The impeachment is an affront against the American people in regards to electing a president, said Houston Hill, 67. The Democrat said his political party and the news media always try to undermine Trump’s policies. Trump has improved the U.S. militarily and financially, he said.

“Politically, it has raised the whole psyche of America in terms of patriotism and pride in your work, and a love of God and country,” Hill said. “I think it’s self-evident that the hand of God is on Trump, and what he’s trying to accomplish.

Democrats are a bunch of liars and Satan is the father of all lies, Hill added. Hill said he gets his news from Rush Limbaugh, Sean Hannity,  Lou Dobbs and Maria Bartaroma.

“I just thank God for these people who are reporting the truth, and reporting different sides of these issues. And I like seeing what’s going on. And I like depending on them because CNN is really Clinton news network. CNN is the communist news network,” Hill said. “Such traitors to our country — our great country. And they’re selling us down the river. And that’s what I think.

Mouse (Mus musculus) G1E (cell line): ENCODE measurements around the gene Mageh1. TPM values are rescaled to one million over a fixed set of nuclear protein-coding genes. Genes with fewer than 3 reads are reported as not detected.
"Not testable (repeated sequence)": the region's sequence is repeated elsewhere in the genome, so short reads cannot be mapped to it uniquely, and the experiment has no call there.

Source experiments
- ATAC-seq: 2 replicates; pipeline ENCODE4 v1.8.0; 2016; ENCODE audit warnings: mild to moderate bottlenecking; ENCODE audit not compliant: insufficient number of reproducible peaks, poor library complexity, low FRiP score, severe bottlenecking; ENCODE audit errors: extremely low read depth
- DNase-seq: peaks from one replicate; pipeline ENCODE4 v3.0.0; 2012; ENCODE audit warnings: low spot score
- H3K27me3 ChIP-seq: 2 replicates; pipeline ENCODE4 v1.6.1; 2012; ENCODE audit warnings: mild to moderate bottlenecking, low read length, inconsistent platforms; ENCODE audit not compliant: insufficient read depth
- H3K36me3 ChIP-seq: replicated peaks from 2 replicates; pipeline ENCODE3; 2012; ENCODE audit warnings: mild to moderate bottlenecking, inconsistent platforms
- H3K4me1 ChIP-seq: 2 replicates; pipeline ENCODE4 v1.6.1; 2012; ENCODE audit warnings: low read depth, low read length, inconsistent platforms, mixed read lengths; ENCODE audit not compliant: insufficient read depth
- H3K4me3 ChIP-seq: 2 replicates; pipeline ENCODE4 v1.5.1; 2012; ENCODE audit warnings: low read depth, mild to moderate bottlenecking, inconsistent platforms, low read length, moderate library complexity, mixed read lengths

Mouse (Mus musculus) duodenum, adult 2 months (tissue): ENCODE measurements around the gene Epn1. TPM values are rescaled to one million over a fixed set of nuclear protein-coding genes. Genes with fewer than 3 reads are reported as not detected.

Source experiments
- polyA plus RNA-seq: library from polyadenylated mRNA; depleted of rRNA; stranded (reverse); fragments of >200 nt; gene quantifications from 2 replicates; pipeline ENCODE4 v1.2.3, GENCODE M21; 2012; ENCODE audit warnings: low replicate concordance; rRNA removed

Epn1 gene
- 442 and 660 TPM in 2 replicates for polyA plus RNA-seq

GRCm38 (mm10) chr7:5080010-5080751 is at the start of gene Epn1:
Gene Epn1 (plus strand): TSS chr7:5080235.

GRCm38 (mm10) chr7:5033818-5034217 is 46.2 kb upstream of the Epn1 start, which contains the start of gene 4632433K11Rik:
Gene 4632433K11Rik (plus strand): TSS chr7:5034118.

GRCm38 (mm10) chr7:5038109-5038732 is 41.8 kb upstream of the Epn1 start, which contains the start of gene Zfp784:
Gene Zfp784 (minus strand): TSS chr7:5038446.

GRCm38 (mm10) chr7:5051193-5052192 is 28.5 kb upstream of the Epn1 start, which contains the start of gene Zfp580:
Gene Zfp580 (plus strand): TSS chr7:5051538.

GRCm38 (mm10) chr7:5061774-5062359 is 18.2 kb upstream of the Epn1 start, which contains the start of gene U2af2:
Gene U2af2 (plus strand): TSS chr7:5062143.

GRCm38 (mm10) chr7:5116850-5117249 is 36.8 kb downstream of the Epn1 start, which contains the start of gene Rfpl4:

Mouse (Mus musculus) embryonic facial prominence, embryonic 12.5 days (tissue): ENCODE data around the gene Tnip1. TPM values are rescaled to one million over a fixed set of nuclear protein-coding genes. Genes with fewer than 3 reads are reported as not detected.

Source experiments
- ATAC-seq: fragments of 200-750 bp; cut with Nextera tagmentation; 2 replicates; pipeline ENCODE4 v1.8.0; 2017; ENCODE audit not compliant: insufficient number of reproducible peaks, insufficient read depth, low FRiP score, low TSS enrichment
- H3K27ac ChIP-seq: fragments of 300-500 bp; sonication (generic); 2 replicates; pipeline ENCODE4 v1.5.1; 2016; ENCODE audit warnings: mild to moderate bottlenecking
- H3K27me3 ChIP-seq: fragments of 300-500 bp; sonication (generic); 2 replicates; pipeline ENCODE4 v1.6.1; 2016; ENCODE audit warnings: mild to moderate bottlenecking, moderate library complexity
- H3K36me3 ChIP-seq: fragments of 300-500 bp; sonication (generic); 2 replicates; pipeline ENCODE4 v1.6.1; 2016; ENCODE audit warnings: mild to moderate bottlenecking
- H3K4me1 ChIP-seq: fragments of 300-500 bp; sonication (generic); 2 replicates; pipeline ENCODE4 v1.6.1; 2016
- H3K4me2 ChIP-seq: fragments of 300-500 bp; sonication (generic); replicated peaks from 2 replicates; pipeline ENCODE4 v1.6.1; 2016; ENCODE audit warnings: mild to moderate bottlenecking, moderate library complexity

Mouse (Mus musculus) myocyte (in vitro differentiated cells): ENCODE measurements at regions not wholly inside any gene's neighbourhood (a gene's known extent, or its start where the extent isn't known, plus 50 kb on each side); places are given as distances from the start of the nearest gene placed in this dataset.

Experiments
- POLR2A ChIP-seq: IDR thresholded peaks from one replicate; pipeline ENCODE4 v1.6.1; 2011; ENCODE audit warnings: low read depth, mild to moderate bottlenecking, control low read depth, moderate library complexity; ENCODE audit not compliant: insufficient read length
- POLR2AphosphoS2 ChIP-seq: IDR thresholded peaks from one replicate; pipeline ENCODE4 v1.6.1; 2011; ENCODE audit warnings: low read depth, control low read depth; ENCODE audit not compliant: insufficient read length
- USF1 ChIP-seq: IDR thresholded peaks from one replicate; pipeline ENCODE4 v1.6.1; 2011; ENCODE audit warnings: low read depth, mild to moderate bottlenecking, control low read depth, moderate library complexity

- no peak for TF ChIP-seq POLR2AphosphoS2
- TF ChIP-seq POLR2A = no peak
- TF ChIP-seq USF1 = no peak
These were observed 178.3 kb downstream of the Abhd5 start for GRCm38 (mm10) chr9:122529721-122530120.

“CNN is a communist network and CNN is a Clinton network. And Hillary knows no shame. What she has perpetrated on the American people — it’s such a hoax. And how much damage it’s done to our country is irreparable.”

Independent Jared Kiefer, 22, said he examines the aisles of Democrats and Republicans evenly when determining his stance on issues. Both political parties are extreme at the moment, he said.

“I don’t really know where I stand on the issue just simply because there’s been talk about impeachment for the last three years that he’s been in office and nothing has really come to it,” Kiefer said.

He understands both sides of whether Trump should be impeached, he said. Given the Republican majority in the Senate, Keifer does not believe Republicans would support impeachment.